While Twitter feeds are filled with reports of Big Tech layoffs from companies like Amazon, Twitter and Meta – 28,000 employees so far this year – the bigger story is what is happening at smaller tech startups. Pound for pound, deeper and more damaging jobs cuts – more than 100,000 year-to-date – have been announced at smaller startups racing to become the next and future FAANGs.
And these cutbacks are coming at the request of the very same venture capital firms that have been, until recently, encouraging tech start-ups to pursue growth at any cost. The hit to these smaller firms – the category creators we rely on to innovate new markets and drive job growth – could cause a ripple effect that changes the tech landscape for years to come.
Cutbacks At Big Tech – Rounding Errors
When Amazon trims 10,000 non-warehouse jobs right before the holidays, it’s a rounding error in a workforce of 1.5 million, especially after having increased staff by 74,000 jobs in the past year. At Twitter, cutbacks were planned even before Elon Musk took over: its employees’ median compensation is $240,000 per year. As for Meta, its cuts of 11,000 jobs or 13% of its workforce come after it had expanded staff 28% in just one year, up almost 20,000 new jobs to 87,000 people. Mark Zuckerberg telling his troops, “I got this wrong, and I take responsibility for that” is not going to prevent Meta from meeting payroll and keeping the lights on.
Can we please slow this roll? Cutting staff is a necessary part of any established company’s business cycle. It is fundamental to the private equity business, where I started my career as an analyst, using Excel spreadsheets first introduced seven years before I was born.
Cutbacks At Startups – A Devastating Blow
By contrast, tech startups have laid off 104,066 employees this year, Layoffs. fyi says. Dapper Labs, NFT creator for the NBA, cut 22% of staff; Galaxy Digital, 20%; Stripe is down a thousand jobs or 14%; and Chime axed 12%, 160 jobs.
These layoffs come at the request (or with the assent) of the VC firms that funded them, which months before were urging their portfolio companies to grow at any cost. Ignore the passé little things like EBITDA and positive cash flow, use our cash to grab growth, even at a loss. Expand overseas even before you build a viable business here.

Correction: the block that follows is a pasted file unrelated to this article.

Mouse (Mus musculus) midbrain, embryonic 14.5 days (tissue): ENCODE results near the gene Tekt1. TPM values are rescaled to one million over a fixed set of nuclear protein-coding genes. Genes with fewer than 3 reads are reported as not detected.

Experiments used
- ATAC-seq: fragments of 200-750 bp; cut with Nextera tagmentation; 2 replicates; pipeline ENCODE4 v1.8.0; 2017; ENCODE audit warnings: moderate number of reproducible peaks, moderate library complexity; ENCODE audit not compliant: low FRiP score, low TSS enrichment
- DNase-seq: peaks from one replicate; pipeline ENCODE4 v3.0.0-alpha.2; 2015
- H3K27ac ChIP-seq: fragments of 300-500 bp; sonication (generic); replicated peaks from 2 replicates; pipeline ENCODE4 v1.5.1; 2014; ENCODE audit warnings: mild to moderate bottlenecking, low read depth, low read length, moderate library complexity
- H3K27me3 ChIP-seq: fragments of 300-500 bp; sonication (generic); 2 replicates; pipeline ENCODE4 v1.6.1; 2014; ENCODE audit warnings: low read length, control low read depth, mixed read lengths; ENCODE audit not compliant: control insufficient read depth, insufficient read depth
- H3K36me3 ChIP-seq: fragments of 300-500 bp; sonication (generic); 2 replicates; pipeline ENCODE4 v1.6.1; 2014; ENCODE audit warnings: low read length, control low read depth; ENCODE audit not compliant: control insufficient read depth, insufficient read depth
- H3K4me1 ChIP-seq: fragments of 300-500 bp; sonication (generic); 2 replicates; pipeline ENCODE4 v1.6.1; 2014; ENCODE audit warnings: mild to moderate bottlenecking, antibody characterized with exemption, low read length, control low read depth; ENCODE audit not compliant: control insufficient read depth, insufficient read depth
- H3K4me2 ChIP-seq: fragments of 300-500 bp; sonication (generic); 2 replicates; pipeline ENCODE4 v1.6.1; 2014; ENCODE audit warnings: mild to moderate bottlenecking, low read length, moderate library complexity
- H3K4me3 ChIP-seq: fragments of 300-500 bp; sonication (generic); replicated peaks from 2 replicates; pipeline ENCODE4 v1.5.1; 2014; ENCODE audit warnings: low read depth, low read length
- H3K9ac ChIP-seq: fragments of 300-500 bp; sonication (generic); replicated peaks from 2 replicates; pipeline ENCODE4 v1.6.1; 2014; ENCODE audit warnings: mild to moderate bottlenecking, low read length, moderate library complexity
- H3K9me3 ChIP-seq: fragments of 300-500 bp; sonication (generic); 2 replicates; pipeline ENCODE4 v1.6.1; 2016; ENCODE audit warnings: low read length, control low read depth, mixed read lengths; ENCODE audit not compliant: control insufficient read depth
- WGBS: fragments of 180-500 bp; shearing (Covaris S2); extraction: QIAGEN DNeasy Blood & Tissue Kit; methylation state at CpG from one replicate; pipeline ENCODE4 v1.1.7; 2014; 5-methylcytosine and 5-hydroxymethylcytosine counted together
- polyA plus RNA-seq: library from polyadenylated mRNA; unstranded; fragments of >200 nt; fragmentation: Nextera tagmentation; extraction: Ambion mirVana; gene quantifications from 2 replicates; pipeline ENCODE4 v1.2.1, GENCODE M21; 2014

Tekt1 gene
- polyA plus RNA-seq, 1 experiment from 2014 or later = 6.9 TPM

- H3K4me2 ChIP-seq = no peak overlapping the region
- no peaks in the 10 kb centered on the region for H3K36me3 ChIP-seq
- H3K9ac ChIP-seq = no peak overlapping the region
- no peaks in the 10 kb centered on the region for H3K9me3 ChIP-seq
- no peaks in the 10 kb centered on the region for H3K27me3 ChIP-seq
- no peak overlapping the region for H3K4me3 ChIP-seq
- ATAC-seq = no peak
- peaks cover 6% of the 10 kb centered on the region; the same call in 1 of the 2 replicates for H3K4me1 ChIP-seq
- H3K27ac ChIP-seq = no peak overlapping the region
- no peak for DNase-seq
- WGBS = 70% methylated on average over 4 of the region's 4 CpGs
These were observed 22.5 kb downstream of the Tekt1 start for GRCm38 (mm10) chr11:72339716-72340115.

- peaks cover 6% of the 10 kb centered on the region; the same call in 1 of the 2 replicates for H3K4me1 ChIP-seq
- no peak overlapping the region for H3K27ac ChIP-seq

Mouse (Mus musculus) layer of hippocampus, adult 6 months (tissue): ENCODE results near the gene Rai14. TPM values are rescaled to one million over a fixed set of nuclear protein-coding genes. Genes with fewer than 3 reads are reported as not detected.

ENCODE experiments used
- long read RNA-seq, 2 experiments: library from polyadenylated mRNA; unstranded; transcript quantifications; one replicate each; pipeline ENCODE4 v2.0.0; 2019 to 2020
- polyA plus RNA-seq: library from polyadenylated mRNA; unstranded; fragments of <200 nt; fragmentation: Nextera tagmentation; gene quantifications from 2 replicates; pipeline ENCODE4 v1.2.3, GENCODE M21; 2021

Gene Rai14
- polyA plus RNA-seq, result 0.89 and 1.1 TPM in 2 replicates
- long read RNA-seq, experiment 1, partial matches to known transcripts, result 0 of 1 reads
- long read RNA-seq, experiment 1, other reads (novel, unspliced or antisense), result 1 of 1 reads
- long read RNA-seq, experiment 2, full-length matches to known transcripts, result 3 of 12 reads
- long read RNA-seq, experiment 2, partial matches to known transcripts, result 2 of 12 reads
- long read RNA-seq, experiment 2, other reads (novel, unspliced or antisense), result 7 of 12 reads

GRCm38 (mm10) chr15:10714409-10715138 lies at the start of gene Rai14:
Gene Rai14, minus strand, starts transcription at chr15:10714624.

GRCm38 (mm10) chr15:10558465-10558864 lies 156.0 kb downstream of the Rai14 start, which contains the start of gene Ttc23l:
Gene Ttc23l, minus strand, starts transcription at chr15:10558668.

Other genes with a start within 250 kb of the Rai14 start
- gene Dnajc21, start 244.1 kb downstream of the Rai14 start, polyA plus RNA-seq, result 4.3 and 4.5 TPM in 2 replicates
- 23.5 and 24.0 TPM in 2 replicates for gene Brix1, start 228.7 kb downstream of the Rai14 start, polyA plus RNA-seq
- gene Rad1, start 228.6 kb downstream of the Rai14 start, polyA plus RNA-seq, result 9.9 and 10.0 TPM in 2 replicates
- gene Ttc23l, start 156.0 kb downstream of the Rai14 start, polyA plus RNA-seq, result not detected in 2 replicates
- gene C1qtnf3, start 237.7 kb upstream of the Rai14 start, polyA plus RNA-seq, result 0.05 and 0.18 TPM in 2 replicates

The VCs were high on cash. In a two-year period (2020-21), venture investing totaled almost half a trillion dollars pumped into almost 30,000 deals; 2020 set a high of $166.6 billion, and then 2021 doubled that to just shy of $330 billion. Investors raised $128 billion in new capital in 2021, clearing the $100 billion mark for the first time.
Outsiders jumped into this gold rush, led by hedge fund Tiger Global Management, which last year topped the Q4 League Tables with 25 early-stage deals and 28 late-stage investments. Pitchbook counts 700 “nontraditional” venture funds in 2021, investing a quarter of a trillion dollars in tech firms, of the $330 billion total sum.
All of this fueled ever higher costs for equity stakes, engineering talent, sales teams, staff, rents in startup business districts, and more. This raised the bar even higher for young companies hoping to hit breakeven. Tech had 960 unicorns worth more than a billion dollars apiece as 2022 began. And then the music stopped.
The Consumer Price Index jumped suddenly this year, and the Federal Reserve began raising interest rates sharply to try to crush inflation fears: six times in eight months, from 0% to 3.75% per annum, up more than 350 basis points since March. VC firms started cutting off the flow of funds to their portfolio companies and telling them to brace for a recession.
This changed the rules of the game and moved the goalposts back an extra 50 yards. The businesses that had scaled up most aggressively, cheered on by their investors, now are being hit the hardest. Startup funding has no penalty for unnecessary roughness.
The CEO of a still-struggling startup with 90 workers and only $6 million in annual sales recently told me, “Three months ago we signed a $45 million Series B term sheet at a $300+ million valuation led by Tiger Global. We’ve grown the team aggressively since we signed. Today the term sheet was pulled. We now have less than 3 months of runway and I need to lay off 40% of my team to survive.”
I feel for the guy. This offers a lesson for entrepreneurs who rely too much on their VC firms and the banks that serve them: When times get really hard, the money guys will pull the rug out from under you and disappear. To survive, founders must rely on their own devices and cash flow.
Meanwhile, even as things began falling apart, venture investors plowed almost $200 billion more into 11,400 deals in the first nine months of this year. They still sit on a huge pile of uninvested cash: some $290 billion, which is unlikely to go out the door anytime soon.
That would be $5.8 billion a year in fee income at VCs’ 2% rate. Yet the cash is earning some of the highest interest rates in 10 years, thanks to the Fed hikes that set off this unfortunate sequence of events. In the end, one way or another, venture capitalists always win.
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